Rammed earth Waipu

Rammed earth Waipu
Rammed earth and timber frame home in Waipu.

Cob

Cob is an ancient technique introduced to NZ by the early British settlers. It was common in this land historically and our tradition stems back to the southwest of England and Wales. It goes back 170 or so years on these shores and many of the original NZ cob settlers cottages are still standing today. Read more.

Cob workshop Goat Island

Cob workshop Goat Island
Cob workshop in Goat Island

Cob workshop Goat Island

Cob workshop Goat Island
Cob workshop in Goat Island

Invermay corner

Invermay Corner
Invermay corner cottage industry.

Invermay corner

Invermay Corner
Little clay houses.

Invermay corner

Invermay Corner
Little clay houses.

Invermay corner

Invermay Corner
Plant pond, a self watering earthenware pot.

Invermay corner

Invermay Corner
DIY bookshelf made with reclaimed timber.

Invermay corner

Invermay Corner
Homemade dry fruit wine.

Invermay corner

Invermay Corner
Garden

Invermay corner

Invermay Corner
Hibiscus

An argument for natural/ earth building

Natural building is about appropriate, sustainable construction, using locally available materials that are non-toxic and as minimally processed as possible. Read more.

Earthen floors

A great way to incorporate mass into a home for passive solar design is with an earthen floor. If designed in the correct manner it will absorb the low winter suns heat during the day and radiate it out at night. With suitable detailing the opposite effect can be achieved in summer. Read more.

Eco & Green - Natural building techniques for conventional timber frame homes

Whether you live in a conventional existing home or you are building a new one, there are many things you can do to improve the quality of your environment. Read more.

Biography

I graduated from Unitec New Zealand with a Bachelor of Architecture in 2007. In 2010 I was accepted as a Registered Architect by the New Zealand Registered Architects Board. I am a member of the New Zealand Institute of Architects and the coordinator of a local Practice Support Group.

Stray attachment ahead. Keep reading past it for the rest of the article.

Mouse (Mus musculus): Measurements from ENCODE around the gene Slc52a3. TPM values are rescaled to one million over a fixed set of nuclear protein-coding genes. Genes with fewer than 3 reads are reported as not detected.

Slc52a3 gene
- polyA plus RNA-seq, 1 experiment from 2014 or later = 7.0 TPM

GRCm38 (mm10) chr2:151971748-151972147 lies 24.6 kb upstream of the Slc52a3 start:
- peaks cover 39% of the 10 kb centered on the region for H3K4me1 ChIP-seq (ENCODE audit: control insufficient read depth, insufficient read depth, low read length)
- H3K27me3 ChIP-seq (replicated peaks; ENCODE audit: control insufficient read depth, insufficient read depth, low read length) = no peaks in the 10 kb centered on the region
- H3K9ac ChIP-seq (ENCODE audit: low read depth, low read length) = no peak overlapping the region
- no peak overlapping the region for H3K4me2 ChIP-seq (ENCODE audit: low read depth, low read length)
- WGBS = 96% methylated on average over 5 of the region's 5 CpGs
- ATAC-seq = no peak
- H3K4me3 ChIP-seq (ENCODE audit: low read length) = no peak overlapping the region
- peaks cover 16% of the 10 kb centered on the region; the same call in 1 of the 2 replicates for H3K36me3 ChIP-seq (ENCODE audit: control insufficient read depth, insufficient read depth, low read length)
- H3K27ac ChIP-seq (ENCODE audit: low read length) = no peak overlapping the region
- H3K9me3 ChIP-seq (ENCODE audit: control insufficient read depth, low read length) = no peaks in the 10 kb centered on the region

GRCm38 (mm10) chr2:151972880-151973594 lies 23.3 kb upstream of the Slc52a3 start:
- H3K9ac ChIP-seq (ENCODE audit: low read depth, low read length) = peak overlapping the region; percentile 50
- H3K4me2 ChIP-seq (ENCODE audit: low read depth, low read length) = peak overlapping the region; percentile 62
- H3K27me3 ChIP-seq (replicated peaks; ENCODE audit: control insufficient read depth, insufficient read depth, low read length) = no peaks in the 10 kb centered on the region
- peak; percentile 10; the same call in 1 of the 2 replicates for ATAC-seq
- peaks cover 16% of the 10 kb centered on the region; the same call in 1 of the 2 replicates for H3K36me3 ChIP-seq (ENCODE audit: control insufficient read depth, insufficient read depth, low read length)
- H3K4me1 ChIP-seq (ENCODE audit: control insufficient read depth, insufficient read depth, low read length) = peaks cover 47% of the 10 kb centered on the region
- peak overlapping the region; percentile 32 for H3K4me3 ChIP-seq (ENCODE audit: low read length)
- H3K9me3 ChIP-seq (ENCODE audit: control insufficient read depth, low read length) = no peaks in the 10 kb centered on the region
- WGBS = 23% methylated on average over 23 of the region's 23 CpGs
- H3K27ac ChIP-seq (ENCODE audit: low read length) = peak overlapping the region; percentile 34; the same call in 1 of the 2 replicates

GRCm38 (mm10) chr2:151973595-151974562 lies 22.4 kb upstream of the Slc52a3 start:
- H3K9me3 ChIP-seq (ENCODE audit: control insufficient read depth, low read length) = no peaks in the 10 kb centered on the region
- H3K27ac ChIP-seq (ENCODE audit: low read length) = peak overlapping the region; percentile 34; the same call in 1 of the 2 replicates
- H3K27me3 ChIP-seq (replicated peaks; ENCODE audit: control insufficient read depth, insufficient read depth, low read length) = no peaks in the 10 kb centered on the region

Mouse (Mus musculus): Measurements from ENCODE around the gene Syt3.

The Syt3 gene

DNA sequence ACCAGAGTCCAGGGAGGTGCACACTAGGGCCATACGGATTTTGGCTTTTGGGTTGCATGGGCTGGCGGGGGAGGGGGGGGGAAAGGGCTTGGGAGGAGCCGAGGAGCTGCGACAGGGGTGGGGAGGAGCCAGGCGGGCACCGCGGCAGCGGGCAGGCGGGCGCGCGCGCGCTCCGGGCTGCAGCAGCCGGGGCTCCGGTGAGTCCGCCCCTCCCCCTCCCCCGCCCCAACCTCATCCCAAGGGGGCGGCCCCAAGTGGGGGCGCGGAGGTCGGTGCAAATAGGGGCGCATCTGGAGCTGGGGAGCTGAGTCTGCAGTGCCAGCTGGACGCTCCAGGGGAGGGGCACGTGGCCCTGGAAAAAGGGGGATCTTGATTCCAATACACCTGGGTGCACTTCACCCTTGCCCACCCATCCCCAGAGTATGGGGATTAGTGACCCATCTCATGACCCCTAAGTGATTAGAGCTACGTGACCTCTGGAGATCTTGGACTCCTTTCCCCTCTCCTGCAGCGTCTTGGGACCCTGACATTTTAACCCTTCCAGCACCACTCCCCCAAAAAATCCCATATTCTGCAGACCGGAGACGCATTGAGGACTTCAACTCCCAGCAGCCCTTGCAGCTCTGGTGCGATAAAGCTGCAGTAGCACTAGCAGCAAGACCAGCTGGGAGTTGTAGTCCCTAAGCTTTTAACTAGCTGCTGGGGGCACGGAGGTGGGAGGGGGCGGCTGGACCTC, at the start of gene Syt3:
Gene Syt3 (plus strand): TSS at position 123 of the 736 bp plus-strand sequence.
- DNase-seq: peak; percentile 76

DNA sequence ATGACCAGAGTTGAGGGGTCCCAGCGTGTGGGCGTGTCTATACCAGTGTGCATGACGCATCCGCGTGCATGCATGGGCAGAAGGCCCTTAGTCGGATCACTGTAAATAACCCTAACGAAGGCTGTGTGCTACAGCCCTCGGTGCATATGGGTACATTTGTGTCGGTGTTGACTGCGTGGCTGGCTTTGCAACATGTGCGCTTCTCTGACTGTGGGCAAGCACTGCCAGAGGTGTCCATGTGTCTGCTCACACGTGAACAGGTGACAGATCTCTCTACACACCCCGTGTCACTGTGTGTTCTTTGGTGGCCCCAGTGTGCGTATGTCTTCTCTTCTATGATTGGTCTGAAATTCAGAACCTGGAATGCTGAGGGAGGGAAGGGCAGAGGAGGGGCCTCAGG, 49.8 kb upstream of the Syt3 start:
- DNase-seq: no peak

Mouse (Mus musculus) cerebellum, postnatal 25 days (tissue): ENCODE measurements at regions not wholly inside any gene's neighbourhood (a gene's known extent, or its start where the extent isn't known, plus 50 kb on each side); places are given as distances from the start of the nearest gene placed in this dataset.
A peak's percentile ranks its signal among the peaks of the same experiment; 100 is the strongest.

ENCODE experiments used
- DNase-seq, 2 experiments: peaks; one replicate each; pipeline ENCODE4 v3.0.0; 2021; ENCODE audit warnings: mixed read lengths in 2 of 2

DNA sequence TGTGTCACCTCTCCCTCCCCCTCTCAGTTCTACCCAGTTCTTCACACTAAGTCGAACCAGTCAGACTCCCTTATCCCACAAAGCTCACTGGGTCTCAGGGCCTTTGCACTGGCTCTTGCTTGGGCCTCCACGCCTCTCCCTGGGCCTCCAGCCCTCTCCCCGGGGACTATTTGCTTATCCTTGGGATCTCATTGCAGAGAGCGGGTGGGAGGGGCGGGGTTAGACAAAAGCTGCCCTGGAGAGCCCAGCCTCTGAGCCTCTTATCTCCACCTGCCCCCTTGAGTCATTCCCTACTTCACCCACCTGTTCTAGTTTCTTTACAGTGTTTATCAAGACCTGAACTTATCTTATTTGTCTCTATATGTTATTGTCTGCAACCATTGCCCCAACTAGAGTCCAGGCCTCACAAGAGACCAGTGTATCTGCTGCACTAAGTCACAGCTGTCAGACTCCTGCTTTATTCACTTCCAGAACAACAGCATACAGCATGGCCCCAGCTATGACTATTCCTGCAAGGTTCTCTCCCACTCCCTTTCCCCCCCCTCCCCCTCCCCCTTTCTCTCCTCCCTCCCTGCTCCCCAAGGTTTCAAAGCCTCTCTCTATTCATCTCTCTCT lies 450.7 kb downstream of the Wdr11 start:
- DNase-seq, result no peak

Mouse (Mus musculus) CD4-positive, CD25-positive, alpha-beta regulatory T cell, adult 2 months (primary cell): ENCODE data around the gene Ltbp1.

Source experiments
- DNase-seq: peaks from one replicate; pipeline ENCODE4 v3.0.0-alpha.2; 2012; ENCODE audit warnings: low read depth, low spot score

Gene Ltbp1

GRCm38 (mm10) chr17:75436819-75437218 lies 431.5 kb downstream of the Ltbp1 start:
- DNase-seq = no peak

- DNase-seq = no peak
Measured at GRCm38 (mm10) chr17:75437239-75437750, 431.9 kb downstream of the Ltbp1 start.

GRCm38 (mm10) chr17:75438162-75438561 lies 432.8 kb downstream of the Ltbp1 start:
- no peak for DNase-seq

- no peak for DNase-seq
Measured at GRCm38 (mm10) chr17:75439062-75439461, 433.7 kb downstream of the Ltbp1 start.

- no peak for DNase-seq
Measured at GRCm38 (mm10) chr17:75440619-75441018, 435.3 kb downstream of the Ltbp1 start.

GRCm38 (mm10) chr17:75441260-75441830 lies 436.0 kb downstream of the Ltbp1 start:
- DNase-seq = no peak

I have a keen interest in natural building and appropriate technology. I am the Treasurer of the Earth Building Association of New Zealand and I am assisting with the revision of the New Zealand Earth Building Standards.

I have a passion for animals and nature. I am a life member of the Koanga Institute (a charitable trust focused on saving our New Zealand heritage food plants). I also like to run and ski in my spare time.

Philosophy

I believe in Utilitarianism i.e. the greatest good.

I also believe that the challenges of our age are not insurmountable. We need to reconnect with the old, gentle ways of doing things. We need to relearn that which our pre-industrial ancestors knew and combine this knowledge with appropriate technologies and lifestyle choices. This is the only way we can right our course and regenerate our planet.

Not too many generations ago, people built shelter in the local vernacular with the resources they had to hand. They created natural, healthy and sustainable buildings that have lasted the test of time. We need to relearn these techniques, adapt them to our changing environments and combine them with other appropriate technologies. We need to do this to enable future generations to live and thrive in a regenerative manner.

As a Registered Architect I am versed in dealing with Councils, builders and other tradesmen and I have experience with all aspects of conventional western construction.

My path is to now focus on Natural Building using traditional materials such as earth, straw, stone and naturally durable timber. My mission is to do this so I can help others build and be a part of the solution i.e. to be good stewards, facilitating the regeneration of our planet.

Contact

Invermay corner, cottage industry

Outside of Architecture I like to engage in other creative endeavours such as gardening, fermenting alcohol, working with wood and playing with clay.